Tuesday, August 02, 2011

What is the Plot?

According to Ronald Tobias, all story lines of novels, plays and movies fall into one of 20 "Master Plots." They are:

1. Quest  
2. Adventure
3. Pursuit
4. Rescue
5. Escape
6. Revenge
7. The Riddle
8. Rivalry
9. Underdog
10. Temptation
11. Metamorphosis
12. Transformation
13. Maturation
14. Love
15. Forbidden Love
16. Sacrifice
17. Discovery
18. Wretched Excess
19. Ascension
20. Descension.

Nice try. But way too simplistic.The problem is that Tobias' list falls all over itself. For each of his "Master Plots" is so obviously connected to others.

What would Tobias select as the "Master Plot" of, say, Homer's Iliad? It would be a pretty tough choice, if you ask me, because the Iliad fits every single one of them. Think about it -- every single one.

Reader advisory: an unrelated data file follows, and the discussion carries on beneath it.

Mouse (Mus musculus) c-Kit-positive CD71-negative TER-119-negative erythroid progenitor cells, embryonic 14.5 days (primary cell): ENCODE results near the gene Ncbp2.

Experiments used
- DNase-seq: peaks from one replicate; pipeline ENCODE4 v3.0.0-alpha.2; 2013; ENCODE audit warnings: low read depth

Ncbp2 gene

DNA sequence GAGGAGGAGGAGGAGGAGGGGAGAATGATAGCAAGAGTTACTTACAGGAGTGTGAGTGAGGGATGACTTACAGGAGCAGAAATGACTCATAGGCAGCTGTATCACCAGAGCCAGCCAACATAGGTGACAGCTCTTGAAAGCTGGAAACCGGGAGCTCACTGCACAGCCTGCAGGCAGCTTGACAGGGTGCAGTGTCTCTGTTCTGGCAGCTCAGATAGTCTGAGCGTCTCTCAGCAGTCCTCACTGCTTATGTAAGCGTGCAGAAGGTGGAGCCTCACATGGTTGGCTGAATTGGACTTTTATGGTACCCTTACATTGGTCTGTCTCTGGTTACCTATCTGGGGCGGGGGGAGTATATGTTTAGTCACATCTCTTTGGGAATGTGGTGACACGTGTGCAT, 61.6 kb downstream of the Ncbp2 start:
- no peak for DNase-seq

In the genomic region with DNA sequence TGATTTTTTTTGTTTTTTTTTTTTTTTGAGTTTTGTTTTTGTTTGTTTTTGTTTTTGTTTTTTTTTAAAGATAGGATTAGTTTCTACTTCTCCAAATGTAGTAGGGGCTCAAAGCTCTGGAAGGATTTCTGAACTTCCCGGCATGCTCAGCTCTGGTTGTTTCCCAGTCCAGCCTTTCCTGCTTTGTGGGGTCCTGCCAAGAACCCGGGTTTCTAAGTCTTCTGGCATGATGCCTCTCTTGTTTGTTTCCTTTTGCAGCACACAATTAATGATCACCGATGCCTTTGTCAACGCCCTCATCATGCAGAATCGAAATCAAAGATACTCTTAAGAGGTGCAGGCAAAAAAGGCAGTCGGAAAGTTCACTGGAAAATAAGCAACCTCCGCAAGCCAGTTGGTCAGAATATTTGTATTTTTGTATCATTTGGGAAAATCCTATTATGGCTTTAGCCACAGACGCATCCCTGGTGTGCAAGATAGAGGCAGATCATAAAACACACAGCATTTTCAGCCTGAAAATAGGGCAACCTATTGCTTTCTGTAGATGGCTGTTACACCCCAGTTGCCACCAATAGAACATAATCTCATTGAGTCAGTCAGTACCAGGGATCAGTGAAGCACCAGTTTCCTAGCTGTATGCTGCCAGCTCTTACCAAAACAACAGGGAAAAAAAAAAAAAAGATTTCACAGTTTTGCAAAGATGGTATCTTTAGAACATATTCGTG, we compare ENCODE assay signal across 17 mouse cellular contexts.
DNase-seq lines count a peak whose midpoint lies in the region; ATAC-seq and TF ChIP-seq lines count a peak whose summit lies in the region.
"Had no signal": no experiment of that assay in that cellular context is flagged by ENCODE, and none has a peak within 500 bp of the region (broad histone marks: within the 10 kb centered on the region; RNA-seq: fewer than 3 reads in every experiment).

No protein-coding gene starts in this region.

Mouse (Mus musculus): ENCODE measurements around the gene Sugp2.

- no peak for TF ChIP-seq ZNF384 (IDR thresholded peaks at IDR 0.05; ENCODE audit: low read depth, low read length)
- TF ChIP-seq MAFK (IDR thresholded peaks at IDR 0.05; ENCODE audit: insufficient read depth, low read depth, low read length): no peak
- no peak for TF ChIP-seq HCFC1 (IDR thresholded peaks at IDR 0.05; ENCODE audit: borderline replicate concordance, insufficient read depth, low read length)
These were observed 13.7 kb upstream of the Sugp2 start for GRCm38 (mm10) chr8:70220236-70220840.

No, true art reflects real life. And life just doesn't fit easily into separate compartments. It flows in and out and around all of these things. Even my own life, though it is not nearly as exciting or as broad as the Iliad, would easily encompass all 20 of Mr. Tobias' "Master Plots" as well. I have been on quests and adventures; I have discovered and loved; I have suffered temptation and descension. Indeed, I have not only experienced all 20 "Master Plots" over and again but I have experienced an awful lot of them at the same time.

No, I'm afraid that Mr. Tobias' scheme isn't very helpful after all.

So how does one best describe a novel's plot? Well, I think my Russian lit teacher back at Bear Creek High had the best solution. He believed the plot of a story was simply the answer to the question, "And what happened next?"